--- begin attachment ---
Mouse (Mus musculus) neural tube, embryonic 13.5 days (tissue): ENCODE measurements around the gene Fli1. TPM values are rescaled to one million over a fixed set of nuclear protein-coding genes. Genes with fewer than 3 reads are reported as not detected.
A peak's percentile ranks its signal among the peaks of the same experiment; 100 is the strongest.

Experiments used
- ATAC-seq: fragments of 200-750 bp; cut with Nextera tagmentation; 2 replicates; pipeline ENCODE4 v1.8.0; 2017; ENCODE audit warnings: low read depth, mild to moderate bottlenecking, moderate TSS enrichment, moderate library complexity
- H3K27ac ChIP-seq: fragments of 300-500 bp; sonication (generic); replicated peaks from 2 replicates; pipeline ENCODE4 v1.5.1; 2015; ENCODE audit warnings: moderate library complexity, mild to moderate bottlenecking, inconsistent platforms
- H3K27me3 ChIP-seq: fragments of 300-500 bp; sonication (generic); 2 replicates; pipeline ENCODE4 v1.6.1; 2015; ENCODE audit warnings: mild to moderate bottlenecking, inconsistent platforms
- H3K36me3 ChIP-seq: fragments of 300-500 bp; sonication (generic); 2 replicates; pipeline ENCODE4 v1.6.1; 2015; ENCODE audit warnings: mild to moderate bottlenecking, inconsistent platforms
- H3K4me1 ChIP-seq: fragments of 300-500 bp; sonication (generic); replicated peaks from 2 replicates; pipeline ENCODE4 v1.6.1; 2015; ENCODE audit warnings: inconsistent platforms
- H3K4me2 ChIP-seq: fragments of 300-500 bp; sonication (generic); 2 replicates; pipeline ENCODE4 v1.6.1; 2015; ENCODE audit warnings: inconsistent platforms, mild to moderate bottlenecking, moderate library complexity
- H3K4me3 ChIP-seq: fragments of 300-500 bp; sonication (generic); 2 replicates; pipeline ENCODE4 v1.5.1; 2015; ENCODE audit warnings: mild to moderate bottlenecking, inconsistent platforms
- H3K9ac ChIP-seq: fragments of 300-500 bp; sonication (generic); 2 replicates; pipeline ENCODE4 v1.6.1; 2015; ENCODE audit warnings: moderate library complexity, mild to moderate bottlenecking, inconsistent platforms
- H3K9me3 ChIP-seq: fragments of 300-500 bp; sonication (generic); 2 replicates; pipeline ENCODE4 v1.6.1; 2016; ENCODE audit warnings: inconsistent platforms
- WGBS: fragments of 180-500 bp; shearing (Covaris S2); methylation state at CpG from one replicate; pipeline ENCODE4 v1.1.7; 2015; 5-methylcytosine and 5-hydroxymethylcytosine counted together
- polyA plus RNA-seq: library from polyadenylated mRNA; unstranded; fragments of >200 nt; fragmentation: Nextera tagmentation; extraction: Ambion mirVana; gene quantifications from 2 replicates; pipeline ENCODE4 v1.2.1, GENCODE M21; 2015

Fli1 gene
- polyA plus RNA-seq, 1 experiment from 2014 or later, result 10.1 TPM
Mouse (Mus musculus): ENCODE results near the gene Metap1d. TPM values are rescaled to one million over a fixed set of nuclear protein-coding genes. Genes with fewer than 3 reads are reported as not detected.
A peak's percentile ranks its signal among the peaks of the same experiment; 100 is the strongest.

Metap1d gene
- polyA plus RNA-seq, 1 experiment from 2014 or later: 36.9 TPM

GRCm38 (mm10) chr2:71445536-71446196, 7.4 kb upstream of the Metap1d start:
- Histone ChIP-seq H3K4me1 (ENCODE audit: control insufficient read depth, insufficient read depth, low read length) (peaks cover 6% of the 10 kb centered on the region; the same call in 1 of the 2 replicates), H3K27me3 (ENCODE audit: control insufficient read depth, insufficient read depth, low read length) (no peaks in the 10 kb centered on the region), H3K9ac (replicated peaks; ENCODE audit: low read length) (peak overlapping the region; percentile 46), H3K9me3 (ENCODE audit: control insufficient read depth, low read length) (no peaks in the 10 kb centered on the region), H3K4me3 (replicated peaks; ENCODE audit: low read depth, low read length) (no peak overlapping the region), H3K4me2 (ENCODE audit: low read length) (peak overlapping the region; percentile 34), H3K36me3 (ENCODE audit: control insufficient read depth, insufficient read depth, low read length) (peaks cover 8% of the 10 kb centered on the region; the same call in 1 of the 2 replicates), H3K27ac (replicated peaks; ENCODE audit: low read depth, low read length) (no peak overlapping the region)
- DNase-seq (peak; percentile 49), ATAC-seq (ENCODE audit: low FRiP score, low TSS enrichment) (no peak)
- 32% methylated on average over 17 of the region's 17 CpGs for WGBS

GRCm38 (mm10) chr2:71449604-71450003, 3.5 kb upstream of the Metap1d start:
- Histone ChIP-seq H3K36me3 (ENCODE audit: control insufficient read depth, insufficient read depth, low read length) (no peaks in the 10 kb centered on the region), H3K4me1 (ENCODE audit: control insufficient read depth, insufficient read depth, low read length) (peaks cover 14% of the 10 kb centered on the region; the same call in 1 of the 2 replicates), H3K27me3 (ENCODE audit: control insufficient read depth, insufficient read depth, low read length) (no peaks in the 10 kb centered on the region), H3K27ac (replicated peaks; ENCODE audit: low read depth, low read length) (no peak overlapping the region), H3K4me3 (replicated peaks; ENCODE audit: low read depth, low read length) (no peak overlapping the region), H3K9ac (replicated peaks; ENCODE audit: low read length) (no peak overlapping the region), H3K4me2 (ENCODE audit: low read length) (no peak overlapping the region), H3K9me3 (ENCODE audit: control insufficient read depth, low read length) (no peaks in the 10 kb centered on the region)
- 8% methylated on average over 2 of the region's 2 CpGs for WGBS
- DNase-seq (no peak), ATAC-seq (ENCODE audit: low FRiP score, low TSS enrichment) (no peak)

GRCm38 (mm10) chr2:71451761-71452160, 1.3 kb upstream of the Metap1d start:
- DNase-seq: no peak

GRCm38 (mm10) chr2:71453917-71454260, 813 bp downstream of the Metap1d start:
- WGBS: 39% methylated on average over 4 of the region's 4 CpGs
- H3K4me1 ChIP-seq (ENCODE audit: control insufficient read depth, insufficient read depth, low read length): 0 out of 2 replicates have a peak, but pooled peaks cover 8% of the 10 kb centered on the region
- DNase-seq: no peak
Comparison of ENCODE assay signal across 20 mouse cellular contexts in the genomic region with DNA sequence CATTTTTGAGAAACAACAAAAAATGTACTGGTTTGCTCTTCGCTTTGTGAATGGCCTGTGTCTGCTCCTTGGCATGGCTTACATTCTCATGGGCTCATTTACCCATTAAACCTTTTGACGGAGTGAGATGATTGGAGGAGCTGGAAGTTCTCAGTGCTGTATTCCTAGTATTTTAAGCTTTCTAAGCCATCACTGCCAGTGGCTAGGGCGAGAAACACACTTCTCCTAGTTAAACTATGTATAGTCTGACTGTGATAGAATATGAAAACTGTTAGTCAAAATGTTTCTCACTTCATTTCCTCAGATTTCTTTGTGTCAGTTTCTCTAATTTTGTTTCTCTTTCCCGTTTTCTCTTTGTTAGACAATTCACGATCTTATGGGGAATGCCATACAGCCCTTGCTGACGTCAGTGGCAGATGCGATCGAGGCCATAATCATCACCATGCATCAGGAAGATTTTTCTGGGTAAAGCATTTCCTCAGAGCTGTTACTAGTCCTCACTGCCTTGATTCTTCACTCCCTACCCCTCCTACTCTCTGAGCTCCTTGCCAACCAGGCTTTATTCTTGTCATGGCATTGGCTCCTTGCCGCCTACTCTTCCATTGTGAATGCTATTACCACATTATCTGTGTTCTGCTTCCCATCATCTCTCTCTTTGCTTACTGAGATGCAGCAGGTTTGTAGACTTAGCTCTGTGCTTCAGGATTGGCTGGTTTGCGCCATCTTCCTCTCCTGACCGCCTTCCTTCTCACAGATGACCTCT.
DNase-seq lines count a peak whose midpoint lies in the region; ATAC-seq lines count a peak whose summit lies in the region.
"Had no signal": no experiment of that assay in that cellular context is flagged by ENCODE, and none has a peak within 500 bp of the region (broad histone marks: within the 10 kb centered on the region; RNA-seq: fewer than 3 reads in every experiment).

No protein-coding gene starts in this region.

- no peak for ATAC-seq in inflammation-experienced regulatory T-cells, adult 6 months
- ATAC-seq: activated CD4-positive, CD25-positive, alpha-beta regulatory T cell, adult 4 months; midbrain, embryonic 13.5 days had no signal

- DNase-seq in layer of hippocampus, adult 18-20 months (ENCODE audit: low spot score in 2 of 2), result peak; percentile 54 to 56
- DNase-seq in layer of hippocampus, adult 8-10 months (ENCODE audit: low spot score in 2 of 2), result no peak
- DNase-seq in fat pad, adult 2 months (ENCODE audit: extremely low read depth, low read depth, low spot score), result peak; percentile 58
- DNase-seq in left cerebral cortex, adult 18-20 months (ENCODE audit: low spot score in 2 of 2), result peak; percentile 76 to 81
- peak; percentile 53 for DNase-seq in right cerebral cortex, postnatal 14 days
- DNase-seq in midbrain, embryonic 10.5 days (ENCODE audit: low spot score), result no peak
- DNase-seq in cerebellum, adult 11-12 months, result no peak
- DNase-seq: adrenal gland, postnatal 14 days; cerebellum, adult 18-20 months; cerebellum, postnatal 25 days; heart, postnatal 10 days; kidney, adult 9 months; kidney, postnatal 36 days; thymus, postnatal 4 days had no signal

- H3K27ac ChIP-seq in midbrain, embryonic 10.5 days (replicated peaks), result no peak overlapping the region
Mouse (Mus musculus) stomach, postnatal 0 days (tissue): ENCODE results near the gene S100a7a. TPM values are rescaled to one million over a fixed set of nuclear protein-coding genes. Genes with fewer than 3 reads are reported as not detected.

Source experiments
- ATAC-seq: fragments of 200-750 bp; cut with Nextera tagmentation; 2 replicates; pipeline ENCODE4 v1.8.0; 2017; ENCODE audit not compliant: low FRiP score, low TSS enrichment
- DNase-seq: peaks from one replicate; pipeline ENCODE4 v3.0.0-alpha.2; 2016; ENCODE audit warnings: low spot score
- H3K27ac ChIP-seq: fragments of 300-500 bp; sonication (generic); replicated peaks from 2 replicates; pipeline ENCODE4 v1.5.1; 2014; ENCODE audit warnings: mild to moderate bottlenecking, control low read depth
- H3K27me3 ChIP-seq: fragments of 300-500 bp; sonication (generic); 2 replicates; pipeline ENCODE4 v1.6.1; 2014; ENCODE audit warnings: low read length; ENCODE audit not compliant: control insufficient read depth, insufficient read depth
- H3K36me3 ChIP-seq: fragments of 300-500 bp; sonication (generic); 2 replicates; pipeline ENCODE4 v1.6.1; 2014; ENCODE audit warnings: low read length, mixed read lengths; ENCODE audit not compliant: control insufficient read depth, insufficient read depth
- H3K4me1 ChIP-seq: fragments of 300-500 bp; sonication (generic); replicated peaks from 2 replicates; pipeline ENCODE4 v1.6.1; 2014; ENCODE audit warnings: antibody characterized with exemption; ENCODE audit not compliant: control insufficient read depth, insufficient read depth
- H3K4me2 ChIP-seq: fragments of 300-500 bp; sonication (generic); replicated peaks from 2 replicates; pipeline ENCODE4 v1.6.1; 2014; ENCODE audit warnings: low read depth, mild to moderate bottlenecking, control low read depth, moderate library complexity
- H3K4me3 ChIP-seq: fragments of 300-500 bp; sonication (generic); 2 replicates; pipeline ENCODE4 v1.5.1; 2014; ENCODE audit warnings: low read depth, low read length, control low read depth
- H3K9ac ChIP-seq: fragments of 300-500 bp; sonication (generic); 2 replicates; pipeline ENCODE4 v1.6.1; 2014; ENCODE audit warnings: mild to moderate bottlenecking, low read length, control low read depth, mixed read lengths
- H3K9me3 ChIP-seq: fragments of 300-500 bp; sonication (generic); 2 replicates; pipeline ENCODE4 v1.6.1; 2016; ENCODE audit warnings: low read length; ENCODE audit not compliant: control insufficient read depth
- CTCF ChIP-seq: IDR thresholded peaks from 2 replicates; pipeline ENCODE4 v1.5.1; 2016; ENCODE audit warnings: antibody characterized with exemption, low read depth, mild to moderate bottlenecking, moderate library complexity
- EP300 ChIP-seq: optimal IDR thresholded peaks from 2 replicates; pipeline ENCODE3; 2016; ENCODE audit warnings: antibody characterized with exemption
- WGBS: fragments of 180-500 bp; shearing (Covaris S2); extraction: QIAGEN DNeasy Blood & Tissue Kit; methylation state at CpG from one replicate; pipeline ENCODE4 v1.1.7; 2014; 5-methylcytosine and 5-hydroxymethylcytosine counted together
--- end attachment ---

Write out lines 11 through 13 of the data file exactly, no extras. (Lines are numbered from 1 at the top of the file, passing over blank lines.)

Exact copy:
- H3K9ac ChIP-seq: fragments of 300-500 bp; sonication (generic); 2 replicates; pipeline ENCODE4 v1.6.1; 2015; ENCODE audit warnings: moderate library complexity, mild to moderate bottlenecking, inconsistent platforms
- H3K9me3 ChIP-seq: fragments of 300-500 bp; sonication (generic); 2 replicates; pipeline ENCODE4 v1.6.1; 2016; ENCODE audit warnings: inconsistent platforms
- WGBS: fragments of 180-500 bp; shearing (Covaris S2); methylation state at CpG from one replicate; pipeline ENCODE4 v1.1.7; 2015; 5-methylcytosine and 5-hydroxymethylcytosine counted together